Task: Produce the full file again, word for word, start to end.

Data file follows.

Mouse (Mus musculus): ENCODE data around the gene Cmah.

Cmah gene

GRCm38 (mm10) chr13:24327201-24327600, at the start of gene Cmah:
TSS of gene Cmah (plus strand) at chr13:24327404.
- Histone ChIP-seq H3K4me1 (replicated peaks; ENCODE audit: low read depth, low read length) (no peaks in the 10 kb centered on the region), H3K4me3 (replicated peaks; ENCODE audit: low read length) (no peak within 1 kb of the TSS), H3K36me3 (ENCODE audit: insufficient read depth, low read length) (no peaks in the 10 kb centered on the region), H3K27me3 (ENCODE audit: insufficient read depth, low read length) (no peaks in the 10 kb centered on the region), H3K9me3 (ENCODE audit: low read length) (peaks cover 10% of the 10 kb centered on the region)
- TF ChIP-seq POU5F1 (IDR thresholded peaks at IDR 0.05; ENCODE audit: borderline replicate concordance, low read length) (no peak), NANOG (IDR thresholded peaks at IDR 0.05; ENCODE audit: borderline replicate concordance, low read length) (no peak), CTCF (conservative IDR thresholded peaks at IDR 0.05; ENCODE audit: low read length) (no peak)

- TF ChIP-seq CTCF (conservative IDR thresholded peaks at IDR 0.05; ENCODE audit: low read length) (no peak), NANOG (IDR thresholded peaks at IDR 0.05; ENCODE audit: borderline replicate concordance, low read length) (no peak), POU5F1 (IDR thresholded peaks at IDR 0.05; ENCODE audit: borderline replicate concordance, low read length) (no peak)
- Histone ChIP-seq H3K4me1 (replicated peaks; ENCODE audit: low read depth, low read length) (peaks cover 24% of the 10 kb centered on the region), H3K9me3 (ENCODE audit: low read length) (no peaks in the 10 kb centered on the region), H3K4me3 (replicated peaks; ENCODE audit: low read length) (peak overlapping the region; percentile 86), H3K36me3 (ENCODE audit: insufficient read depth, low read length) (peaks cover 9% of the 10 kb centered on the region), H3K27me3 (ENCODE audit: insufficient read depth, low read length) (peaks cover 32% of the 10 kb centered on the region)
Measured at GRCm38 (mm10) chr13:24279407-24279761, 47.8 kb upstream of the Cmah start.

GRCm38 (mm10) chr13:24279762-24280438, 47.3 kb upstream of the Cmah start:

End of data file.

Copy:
Mouse (Mus musculus): ENCODE data around the gene Cmah.

Cmah gene

GRCm38 (mm10) chr13:24327201-24327600, at the start of gene Cmah:
TSS of gene Cmah (plus strand) at chr13:24327404.
- Histone ChIP-seq H3K4me1 (replicated peaks; ENCODE audit: low read depth, low read length) (no peaks in the 10 kb centered on the region), H3K4me3 (replicated peaks; ENCODE audit: low read length) (no peak within 1 kb of the TSS), H3K36me3 (ENCODE audit: insufficient read depth, low read length) (no peaks in the 10 kb centered on the region), H3K27me3 (ENCODE audit: insufficient read depth, low read length) (no peaks in the 10 kb centered on the region), H3K9me3 (ENCODE audit: low read length) (peaks cover 10% of the 10 kb centered on the region)
- TF ChIP-seq POU5F1 (IDR thresholded peaks at IDR 0.05; ENCODE audit: borderline replicate concordance, low read length) (no peak), NANOG (IDR thresholded peaks at IDR 0.05; ENCODE audit: borderline replicate concordance, low read length) (no peak), CTCF (conservative IDR thresholded peaks at IDR 0.05; ENCODE audit: low read length) (no peak)

- TF ChIP-seq CTCF (conservative IDR thresholded peaks at IDR 0.05; ENCODE audit: low read length) (no peak), NANOG (IDR thresholded peaks at IDR 0.05; ENCODE audit: borderline replicate concordance, low read length) (no peak), POU5F1 (IDR thresholded peaks at IDR 0.05; ENCODE audit: borderline replicate concordance, low read length) (no peak)
- Histone ChIP-seq H3K4me1 (replicated peaks; ENCODE audit: low read depth, low read length) (peaks cover 24% of the 10 kb centered on the region), H3K9me3 (ENCODE audit: low read length) (no peaks in the 10 kb centered on the region), H3K4me3 (replicated peaks; ENCODE audit: low read length) (peak overlapping the region; percentile 86), H3K36me3 (ENCODE audit: insufficient read depth, low read length) (peaks cover 9% of the 10 kb centered on the region), H3K27me3 (ENCODE audit: insufficient read depth, low read length) (peaks cover 32% of the 10 kb centered on the region)
Measured at GRCm38 (mm10) chr13:24279407-24279761, 47.8 kb upstream of the Cmah start.

GRCm38 (mm10) chr13:24279762-24280438, 47.3 kb upstream of the Cmah start: